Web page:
Elhacham et al.<p>Not all scientists agree with the idea, and it hasn't been officially accepted by the geological community. These critics generally argue that while humans have left a mark on the planet, it's not significant or observable enough to warrant the creation of a new epoch. And some take issue with the political motivations that may underlie the concept.</p><p style="margin-left: 20px;">"The proliferation of this concept can mainly be traced back to the fact that, under the guise of scientific neutrality, it conveys a message of almost unparalleled moral-political urgency," <a href="https://books.google.com/books?id=w65mDwAAQBAJ&pg=PT6&lpg=PT6&dq=%E2%80%9CThe+proliferation+of+this+concept+can+mainly+be+traced+back+to+the+fact+that,+under+the+guise+of+scientific+neutrality,+it+conveys+a+message+of+almost+unparalleled+moral-political+urgency&source=bl&ots=QLcKzXWGx6&sig=ACfU3U2cUDn4VZkKwe64CeAdPJNJm5vhAg&hl=en&sa=X&ved=2ahUKEwi_xI_qyMbtAhVKaM0KHbz8Cp0Q6AEwAnoECAUQAg#v=onepage&q=%E2%80%9CThe%20proliferation%20of%20this%20concept%20can%20mainly%20be%20traced%20back%20to%20the%20fact%20that%2C%20under%20the%20guise%20of%20scientific%20neutrality%2C%20it%20conveys%20a%20message%20of%20almost%20unparalleled%20moral-political%20urgency&f=false" target="_blank">wrote</a> the German philosopher Peter Sloterdijk.</p><p>Still, the researchers behind the recent study said the findings give "a mass-based quantitative and symbolic characterization of the human-induced epoch of the Anthropocene."</p>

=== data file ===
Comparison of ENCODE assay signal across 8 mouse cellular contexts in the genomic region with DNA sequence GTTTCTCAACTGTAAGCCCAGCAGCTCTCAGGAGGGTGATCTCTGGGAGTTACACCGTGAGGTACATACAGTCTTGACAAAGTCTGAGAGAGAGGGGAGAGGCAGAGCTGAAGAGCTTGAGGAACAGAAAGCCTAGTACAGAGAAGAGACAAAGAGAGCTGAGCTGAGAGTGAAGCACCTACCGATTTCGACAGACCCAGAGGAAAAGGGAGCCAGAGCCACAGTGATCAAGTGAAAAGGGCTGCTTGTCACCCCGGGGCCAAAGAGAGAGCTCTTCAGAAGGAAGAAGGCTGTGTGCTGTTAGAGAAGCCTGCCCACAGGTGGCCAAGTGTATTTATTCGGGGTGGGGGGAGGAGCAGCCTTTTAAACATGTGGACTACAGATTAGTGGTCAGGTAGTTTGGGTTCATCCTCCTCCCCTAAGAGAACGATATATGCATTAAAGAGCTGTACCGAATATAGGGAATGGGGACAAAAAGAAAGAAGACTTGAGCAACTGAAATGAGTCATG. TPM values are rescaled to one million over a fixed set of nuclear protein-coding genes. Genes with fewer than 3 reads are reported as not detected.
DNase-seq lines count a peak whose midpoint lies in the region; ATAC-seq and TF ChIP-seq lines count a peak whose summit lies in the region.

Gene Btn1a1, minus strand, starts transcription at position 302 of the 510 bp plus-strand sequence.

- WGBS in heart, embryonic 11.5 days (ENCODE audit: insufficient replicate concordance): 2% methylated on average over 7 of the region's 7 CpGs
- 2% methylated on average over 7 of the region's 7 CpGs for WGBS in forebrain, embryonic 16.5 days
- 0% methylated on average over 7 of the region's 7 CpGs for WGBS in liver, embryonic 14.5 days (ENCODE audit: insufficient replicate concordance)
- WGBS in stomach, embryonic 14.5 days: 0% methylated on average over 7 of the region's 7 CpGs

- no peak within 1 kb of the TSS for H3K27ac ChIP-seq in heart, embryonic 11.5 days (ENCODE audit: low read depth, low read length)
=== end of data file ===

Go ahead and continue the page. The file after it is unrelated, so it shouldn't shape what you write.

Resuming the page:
Concrete<p>But never mind the Anthropocene or Holocene debate: It's clear that humans are producing a ton of stuff, and that stuff eventually becomes waste. So, what are policymakers and scientists supposed to do with this information?</p><p>The recent findings don't necessarily hold an answer, but they do highlight the single largest contributor to total human-made stuff: concrete. It's the most widely used material on Earth, and also one of the main culprits in emissions of greenhouse gas. </p><p>A <a href="https://www.nature.com/articles/s41558-020-0733-0" target="_blank">2020 study published in Nature</a> found that, in terms of total emissions contributions, concrete production is responsible for "7.8% of nitrogen oxide emissions, 4.8% of sulfur oxide emissions, 5.2% of particulate matter emissions smaller than 10 microns and 6.4% of particulate emissions smaller than 2.5 microns."</p><p style="margin-left: 20px;">"If we invented concrete today, nobody would think it was a good idea," said architectural engineer and panel member Michael Ramage, an architectural engineer and member of Architecture of Emergency, at a <a href="https://www.youtube.com/watch?v=4tpHi3DLAIk" target="_blank">2019 summit</a>. "We've got this liquid and you need special trucks, and it takes two weeks to get hard. And it doesn't even work if you don't put steel in it."</p><p>In 2018, the Global Cement and Concrete Association issued six <a href="https://gccassociation.org/news/gcca-launches-sustainability-guidelines/" target="_blank">Sustainability Guidelines</a> to encourage better practices for the 30 percent of the cement and concrete production companies it represents. Still, it's unclear the extent to which the industry could make itself more sustainable. </p><p>One sustainable alternative building material to concrete is <a href="https://bigthink.com/technology-innovation/concrete-climate-change?rebelltitem=2#rebelltitem2" target="_blank">cross-laminated timber,</a> which is as strong as concrete, but is able to store carbon, which could help lower the carbon footprint of buildings.</p>